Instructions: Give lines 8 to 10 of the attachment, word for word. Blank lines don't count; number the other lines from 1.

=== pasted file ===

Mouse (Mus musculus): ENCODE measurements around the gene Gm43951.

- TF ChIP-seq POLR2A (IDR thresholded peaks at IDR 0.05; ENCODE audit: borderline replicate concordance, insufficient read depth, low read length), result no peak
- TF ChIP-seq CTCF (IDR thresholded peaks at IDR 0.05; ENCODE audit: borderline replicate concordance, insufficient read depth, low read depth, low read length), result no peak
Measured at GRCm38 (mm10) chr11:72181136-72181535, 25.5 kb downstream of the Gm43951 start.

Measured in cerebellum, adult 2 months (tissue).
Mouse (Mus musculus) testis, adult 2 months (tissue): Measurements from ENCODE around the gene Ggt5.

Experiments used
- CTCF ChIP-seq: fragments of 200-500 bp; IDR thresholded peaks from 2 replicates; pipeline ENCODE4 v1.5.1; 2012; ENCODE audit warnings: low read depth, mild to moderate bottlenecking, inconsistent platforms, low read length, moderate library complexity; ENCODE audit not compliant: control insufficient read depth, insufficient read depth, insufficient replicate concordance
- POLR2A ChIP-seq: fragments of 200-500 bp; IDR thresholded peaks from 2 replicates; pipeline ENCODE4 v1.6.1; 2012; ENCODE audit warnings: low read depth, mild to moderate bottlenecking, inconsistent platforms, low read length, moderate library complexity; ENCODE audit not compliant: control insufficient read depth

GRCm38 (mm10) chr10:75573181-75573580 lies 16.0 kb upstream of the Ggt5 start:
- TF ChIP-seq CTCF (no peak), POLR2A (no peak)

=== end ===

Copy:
- CTCF ChIP-seq: fragments of 200-500 bp; IDR thresholded peaks from 2 replicates; pipeline ENCODE4 v1.5.1; 2012; ENCODE audit warnings: low read depth, mild to moderate bottlenecking, inconsistent platforms, low read length, moderate library complexity; ENCODE audit not compliant: control insufficient read depth, insufficient read depth, insufficient replicate concordance
- POLR2A ChIP-seq: fragments of 200-500 bp; IDR thresholded peaks from 2 replicates; pipeline ENCODE4 v1.6.1; 2012; ENCODE audit warnings: low read depth, mild to moderate bottlenecking, inconsistent platforms, low read length, moderate library complexity; ENCODE audit not compliant: control insufficient read depth

GRCm38 (mm10) chr10:75573181-75573580 lies 16.0 kb upstream of the Ggt5 start: